I’ve had several recent conversations with friends, educators and non-educators, about discomfort. Many of them were driven bt the news of a school pulling “To Kill A Mockingbird” because it made kids uncomfortable. My Goodness! And, all of these conversations revolved around today’s students and how education treats them in regards to their discomfort. For whatever reason, fear of lawsuits, not enough resources to deal with the parent complaints, wanting desperately to be “short term liked” by the student, or whatever else it may be… education has fallen down the slippery slope of helping students avoid discomfort. It’s not the students’ fault...they’re kids! We cannot expect them to know how good discomfort is for them and their future self. Yet we help them avoid discomfort as if THEY know what they need. We allow them to blame outside forces all too often by turning verbiage into a perpetrator that we call a “trigger word”. Our focus has shifted to the outside force instead of building capability to deal with it inside the impacted person.
We are the adults and WE should know that real life will make us uncomfortable, no matter how smart we are or how well our intentions may be. Life WILL force us into uncomfortable situations and the only way to better deal with it is to engage with discomfort as often as possible when we are young and DO have support to help us learn how to deal with it instead of avoiding it. As educators, we need to model this for our kids. We have amazing opportunities for improving our craft, all around us. Implementing new instructional models, technology, structures, grading practices, etc.. can be scary and will be uncomfortable. Being able to model this for our students is a huge teaching tool we can and should leverage to help them prepare for real world discomfort as opposed to assisting avoidance.
So, how do we help kids “deal with it” once we commit to refraining from helping them avoid it? I think there are a ton of different frameworks that can work. Different people have different ways of talking about facing discomfort and tackling it head on. But, I don’t think this is a “one and done” topic for anyone. Like staying healthy, it’s a lifestyle approach that needs to be constantly fed. I feed my skill in dealing with discomfort with these three simple (it has to be simple if it’s gonna work for me) moves that I believe are simple enough to use with kids as well:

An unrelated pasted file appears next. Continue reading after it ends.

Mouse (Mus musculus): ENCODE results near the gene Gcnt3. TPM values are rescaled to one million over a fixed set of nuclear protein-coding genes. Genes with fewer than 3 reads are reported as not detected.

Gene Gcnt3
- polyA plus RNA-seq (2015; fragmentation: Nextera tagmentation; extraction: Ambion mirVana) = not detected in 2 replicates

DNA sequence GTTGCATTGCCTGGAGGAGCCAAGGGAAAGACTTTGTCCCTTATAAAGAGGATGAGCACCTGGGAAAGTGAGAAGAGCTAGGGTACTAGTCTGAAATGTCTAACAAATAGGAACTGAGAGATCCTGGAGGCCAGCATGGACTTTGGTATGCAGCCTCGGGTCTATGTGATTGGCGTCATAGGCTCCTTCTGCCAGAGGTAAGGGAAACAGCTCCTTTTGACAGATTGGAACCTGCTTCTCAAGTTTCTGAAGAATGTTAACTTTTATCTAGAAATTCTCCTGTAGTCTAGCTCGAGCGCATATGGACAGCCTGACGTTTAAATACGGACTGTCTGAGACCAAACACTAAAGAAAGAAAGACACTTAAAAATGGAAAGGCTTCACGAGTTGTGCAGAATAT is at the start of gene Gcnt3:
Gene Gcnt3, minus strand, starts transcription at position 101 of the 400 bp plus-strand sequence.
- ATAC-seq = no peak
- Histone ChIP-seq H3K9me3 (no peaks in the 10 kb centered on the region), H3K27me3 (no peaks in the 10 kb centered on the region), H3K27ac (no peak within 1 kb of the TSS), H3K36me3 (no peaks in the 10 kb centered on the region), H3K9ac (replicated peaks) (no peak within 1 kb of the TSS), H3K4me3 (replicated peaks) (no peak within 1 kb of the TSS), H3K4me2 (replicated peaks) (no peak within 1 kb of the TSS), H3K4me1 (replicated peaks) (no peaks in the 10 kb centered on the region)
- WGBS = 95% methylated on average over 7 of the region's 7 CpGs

Find The Funny
There is comedy in discomfort! Having the ability to laugh at reality is a crucial life skill, even though sometimes the laughing is at one’s own self. One of my biggest areas of discomfort used to be the “awkward silence”, especially when in groups. For me, I spent a LOT of my life uncomfortable with the absence of sound. About 10 years ago, I was attending regular meetings led by someone who was magnificent at creating awkward silence. I absolutely hated it at first. Then a co-worker (also in regular attendance of those meetings) said to me, “You ever look around the room during the awkward silences? It’s hysterical.” That right there cured my discomfort with awkward silence...for good. If we can help kids find the funny in discomfort, we can help them laugh and laughing cures quite a bit of things...even discomfort.
Own The Squirm
A good chunk of my discomfort comes from trying to hide it from others. I’ve found that I can usually cut (if not eliminate) discomfort in half if I can conjure up the energy to make it known, to everyone involved, that I’m uncomfortable with something. Simply pushing out the words, “Holy cow, I’m so not comfortable with this right now” does wonders for me and the anxiety that buddies around with discomfort. If we can help kids own what makes them squirm, we can help them rid some of their nervousness that hinders their performance during uncomfortable situations.
Finally, the coach in me wraps up with “Practice Practice Practice”. Getting better will not just happen, especially when under pressure, even if we know about tips and tricks. Les Brown says “If you do what’s hard, life will be easy.” So, I do things that are hard to get better at doing things that are hard. I am constantly finding ways to put myself into uncomfortable scenarios that, in the grand scheme of things, don’t truly matter. I do triathlons for two equal reasons: 1. To stay healthy 2. Because it makes me better at being uncomfortable. Triathlons and the associated training are my way of practicing being uncomfortable, by myself, in low stakes settings. If I suck at it, nobody knows or really cares. It allows me to find the funny by laughing at myself when I vomit in the middle of a run. It allows me to own the squirm by talking to other racers about how nervous I get at the start line. I’m not saying that we should all be long distance racers. But we can all help kids find something to do on their own that initiates the practice of getting better with discomfort in situations where screwing up won’t have life altering impacts.
So, next time a kid (someone else’s or our own child) starts squirming, complains of discomfort, let’s help them through it instead of getting them out of it!
Sean Crevier is a Technology Integration Coach and Business Teacher at Vernon Hills High School in Illinois. He is a TEDx Organizer, Chrome Classroom Certified, FlipClass Certified, and Google Certified Teacher. Read more at busedcrev.blogspot.com.